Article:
Latin American governments’ decades-long campaign of killing vampire bats to reduce rabies outbreaks has the opposite effect, a study in Peru has found. Reactive culling, which takes place after the disease is already present, can accelerate the spread of the virus, according to a paper published today in Science Advances1.
“We have to be very careful about applying these sorts of interventions to wild animal populations before we understand how those animal behavioural responses might alter virus transmission,” says study co-author Daniel Streicker, who is a infectious-disease ecologist at the University of Glasgow, UK.
Vampire bats (Desmodus rotundus) are considered pests of livestock such as cattle because they feed on animal blood. Although only a small amount of blood is taken, the bite wound is vulnerable to infection. A rabies-infected bat can transmit the disease, which ultimately kills the prey, harming farmers and their families financially. The infected bats also pose a public-health risk — few humans survive late-stage rabies. To reduce the spread of the disease, authorities use a deadly poison called vampiricide to decimate vampire-bat populations.
Streicker and his colleagues used infection rates in livestock and sequenced the genomes of rabies viruses collected from livestock before, during and after a two-year programme in three regions of Peru to model the policy’s effects. When bats were poisoned before rabies was detected in an area, the researchers found that the culling could slow the spread of rabies. This might be because fewer bats means fewer opportunities for virus transmission. But reactive culling had little benefit and even increased disease spread. They also found that culling didn’t reduce the numbers of dead livestock — once an outbreak had begun, the burden of disease was the same regardless of whether bats were killed. The finding counters the idea that reducing populations of vampire bats will help to limit rabies outbreaks.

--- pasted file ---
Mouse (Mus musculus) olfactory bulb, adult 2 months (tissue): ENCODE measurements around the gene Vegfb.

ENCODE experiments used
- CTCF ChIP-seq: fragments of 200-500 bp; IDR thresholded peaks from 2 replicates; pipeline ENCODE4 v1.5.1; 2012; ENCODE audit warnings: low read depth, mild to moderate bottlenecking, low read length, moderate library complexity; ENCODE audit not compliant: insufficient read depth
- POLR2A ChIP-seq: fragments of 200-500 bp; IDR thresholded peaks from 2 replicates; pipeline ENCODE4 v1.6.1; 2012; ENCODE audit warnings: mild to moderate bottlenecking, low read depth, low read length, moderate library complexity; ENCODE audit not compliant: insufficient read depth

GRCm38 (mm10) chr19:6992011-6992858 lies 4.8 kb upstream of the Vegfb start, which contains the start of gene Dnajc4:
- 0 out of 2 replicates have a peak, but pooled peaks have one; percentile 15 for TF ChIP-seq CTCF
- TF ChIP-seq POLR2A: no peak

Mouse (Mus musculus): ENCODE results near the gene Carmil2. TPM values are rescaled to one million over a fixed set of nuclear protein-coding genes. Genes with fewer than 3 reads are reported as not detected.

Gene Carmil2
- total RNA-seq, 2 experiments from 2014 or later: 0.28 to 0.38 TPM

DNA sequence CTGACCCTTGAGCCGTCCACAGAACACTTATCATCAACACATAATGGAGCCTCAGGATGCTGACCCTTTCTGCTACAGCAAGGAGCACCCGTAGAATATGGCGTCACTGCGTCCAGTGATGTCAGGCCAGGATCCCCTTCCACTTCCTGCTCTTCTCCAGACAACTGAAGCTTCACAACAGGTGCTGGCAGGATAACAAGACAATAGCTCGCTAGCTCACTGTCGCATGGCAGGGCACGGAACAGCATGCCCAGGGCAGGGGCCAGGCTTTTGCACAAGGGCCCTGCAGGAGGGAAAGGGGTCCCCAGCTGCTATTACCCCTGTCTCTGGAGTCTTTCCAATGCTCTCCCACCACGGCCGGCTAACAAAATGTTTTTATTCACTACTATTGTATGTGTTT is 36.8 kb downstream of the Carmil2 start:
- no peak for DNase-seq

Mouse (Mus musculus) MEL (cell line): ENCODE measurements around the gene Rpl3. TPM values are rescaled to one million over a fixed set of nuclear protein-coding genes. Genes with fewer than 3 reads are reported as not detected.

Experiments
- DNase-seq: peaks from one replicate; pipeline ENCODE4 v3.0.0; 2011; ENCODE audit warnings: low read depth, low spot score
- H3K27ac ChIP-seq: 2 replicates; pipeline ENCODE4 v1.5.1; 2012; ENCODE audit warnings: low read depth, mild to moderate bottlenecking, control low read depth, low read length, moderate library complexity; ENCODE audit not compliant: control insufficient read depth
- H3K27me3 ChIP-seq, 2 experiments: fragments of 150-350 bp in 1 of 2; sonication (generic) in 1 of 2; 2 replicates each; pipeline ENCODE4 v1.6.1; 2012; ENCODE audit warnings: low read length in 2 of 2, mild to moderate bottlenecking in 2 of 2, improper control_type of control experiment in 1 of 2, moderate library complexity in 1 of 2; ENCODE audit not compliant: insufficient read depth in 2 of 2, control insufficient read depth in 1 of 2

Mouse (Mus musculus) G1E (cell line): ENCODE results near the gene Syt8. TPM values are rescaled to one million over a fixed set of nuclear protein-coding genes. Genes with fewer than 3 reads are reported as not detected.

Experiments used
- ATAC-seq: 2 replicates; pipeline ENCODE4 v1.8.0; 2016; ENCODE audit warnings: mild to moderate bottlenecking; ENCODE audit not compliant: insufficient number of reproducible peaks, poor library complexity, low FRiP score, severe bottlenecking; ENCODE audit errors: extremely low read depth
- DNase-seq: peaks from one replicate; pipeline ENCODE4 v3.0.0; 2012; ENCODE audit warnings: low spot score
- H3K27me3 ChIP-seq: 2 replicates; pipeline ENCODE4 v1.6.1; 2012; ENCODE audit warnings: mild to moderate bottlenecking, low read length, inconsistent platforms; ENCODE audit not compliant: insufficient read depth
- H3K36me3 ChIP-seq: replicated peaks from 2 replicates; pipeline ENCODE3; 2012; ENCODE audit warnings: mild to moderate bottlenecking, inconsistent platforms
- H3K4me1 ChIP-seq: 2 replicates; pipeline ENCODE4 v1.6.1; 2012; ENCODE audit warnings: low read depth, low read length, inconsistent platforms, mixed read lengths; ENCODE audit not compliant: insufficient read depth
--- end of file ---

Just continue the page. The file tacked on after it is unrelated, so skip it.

Finding alternative solutions
“What they found is so important because it challenges this assumption that culling is the way to go,” says Elsa Cárdenas-Canales, a veterinarian researcher at the University of Wisconsin–Madison, who has previously worked with the researchers. She says that a more evidence-based approach could better limit disease spread. “It helps the rest of us [make] a case for finding alternative solutions.”
Reactive culling probably contributes to the spatial spread of rabies because it disturbs the bats in their roosts, causing infected bats to relocate. Rabies is an ephemeral disease that flares up from population to population, Streicker says, which means a bat community might already be on its way to recovery by the time an outbreak is identified and the local bats are killed — meanwhile, the virus slips away to another area.
“It’s a little bit like a forest fire, where you’re working on putting out the embers but not realizing that another spark has set off a forest fire in a different location,” says Streicker.
The study confirms earlier work2,3 that suggested that killing vampire bats does not reduce rabies spillover, although the current analysis uses more-extensive data and offers a more-comprehensive picture of the effects of culling, says Pejman Rohani, an epidemiologist at the University of Georgia in Athens, who has previously worked with the authors.
Because non-rabid vampire-bat bites can cause other infections, too, and therefore harm livestock, bat populations need to be controlled, says Streicker. But before any changes to the bat-culling policy are considered, he would like to see more research on rabies management, particularly developing disease-outbreak forecasting tools. Shifting toward preventative culling would help authorities to get ahead of outbreaks and control the virus’s spatial spread, he says. Combining preventive culling with other population- and disease-control methods — such as rabies vaccines or, in future, the control of bat birth rates — could further reduce the disease burden.